Katey Martin in action. ©ICC

India played their 100th T20I on Friday (February 8), but it wasn’t a happy game.  The team suffered a nail-biting loss in the second T20I against New Zealand at Eden Park in Auckland. Suzie Bates anchored the hosts’ chase of 136 with a measured 52-ball 62, helping New Zealand seal the T20I series with a game to spare. Bates thus joined ‘Smash Sister’ Sophie Devine as New Zealand’s only other half-centurion in the T20I series so far.


Although Bates may have stolen the headlines (and the player of the match award), it was Katey Martin’s energy in the field, and later her calmness at the end of the chase, that helped New Zealand keep it together when it looked like their lower-middle order would emulate India’s efforts in Wellington. What should have been a comfortable chase, turned into a chaotic end after Bates’ dismissal in the 18th over. If not for Martin’s telling blow off the first ball of the last over (and India’s helter-skelter throwing thereafter), the series may have still been alive.


At first glance, Martin’s T20I record is not very impressive. It reads: 73 matches, 58 innings, 765 runs at an average of 17.79 and a strike rate of 109.91, including four half-centuries. But a look at her record since 1 January 2018— when she became a more regular member of the side and began batting (consistently) in the top 6— and the right-hander’s numbers do catch your eye: 18 matches, 454 runs, an average of 37.83 and strike rate of 131.59. She has scored all her half-centuries during this period and also hit 60 of her career 80 fours, and 6 of her career 7 sixes.


There is no doubt that Martin adds a great deal of value to the New Zealand batting line up. She is a busy player who manipulates the field well, runs hard between the wickets, accesses different areas, and has added an element of power to her game. Formerly, someone who scored heavily on the leg-side and was very strong square of the wicket, Martin has now developed the ability to hit over cover and even go straight over the bowler. It was a skill she used very well in her match-turning cameo in the first T20I at Wellington.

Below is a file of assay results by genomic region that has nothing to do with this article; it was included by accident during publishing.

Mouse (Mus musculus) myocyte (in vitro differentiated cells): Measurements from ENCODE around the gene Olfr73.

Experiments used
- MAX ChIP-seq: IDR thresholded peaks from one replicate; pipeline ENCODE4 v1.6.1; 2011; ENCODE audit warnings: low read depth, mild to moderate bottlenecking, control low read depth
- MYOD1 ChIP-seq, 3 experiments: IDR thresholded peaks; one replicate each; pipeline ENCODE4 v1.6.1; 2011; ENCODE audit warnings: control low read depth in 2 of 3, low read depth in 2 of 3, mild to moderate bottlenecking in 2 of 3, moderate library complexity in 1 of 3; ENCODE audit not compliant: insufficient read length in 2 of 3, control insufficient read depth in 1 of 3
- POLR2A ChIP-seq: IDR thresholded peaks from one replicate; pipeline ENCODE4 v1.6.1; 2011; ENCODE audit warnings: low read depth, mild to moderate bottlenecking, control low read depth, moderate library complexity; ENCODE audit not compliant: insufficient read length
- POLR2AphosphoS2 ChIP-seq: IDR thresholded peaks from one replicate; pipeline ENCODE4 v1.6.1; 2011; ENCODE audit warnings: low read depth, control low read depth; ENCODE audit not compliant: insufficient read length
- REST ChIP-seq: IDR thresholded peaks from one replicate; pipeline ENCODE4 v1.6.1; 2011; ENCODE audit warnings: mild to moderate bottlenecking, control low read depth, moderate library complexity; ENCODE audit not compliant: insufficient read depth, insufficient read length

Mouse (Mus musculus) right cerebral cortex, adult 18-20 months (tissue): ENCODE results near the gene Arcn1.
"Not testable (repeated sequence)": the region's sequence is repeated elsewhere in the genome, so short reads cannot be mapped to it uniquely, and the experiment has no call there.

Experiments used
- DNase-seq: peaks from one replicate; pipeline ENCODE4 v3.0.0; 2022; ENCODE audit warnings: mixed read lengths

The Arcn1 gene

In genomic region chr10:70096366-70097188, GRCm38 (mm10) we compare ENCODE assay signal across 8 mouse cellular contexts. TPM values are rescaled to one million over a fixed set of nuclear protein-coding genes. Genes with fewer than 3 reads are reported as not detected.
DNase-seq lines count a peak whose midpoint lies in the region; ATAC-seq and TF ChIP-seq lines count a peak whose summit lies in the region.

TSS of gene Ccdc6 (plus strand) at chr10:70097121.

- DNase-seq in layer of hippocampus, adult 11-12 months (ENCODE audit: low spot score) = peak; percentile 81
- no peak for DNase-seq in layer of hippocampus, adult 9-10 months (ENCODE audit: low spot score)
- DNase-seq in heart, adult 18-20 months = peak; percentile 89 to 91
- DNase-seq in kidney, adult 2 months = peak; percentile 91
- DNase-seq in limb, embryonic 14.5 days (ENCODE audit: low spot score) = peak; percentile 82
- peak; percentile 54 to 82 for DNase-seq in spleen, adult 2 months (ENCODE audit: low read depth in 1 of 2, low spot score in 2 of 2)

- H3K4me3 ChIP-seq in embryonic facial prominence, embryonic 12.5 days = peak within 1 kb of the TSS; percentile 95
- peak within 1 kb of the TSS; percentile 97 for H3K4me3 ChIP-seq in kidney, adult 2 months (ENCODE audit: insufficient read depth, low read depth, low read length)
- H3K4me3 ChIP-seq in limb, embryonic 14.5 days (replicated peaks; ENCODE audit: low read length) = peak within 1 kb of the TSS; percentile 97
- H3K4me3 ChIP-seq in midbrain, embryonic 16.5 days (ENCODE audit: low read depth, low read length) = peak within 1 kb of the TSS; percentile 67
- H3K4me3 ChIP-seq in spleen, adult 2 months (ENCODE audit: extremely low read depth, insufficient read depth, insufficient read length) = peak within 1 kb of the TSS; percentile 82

Having come in with the score at 116 for 3 in the 16th over, Martin immediately hit her stride. She played a reverse sweep to get her innings underway and then began her game of cat and mouse with the Indian bowlers. With Anuja Patil attempting to bowl short and wide to control the area New Zealand scored in, Martin stood well outside off stump to try and expand her scoring options. She jumped on the back foot to keep the scoreboard moving before finally launching into Radha Yadav in the last over.


She first took the left-armer over cover, then hit her with the wind over long on, before depositing the last delivery over the rope as well. They were shots that showed how much the 34-year old had grown and worked on her game. Her footwork was immaculate, allowing her to get into wonderful positions to manipulate to both sides of the field. She finished with an unbeaten 27 off 14 deliveries— 15 of which came off Radha’s over. It was a knock that snatched the momentum right out of India’s hands.


In the field, like most wicket-keepers, Martin is a bundle of energy— always cheering on her bowlers, pushing her fielders to put in the extra effort, and, of course, having the odd word with the batters.


On Friday, her chirp to Harmanpreet Kaur was an example of how witty she can be: “If I can hit a six, she’s going to clear the whole stadium,” Martin remarked to Leigh Kasperek as the off-spinner was getting ready to bowl to Kaur.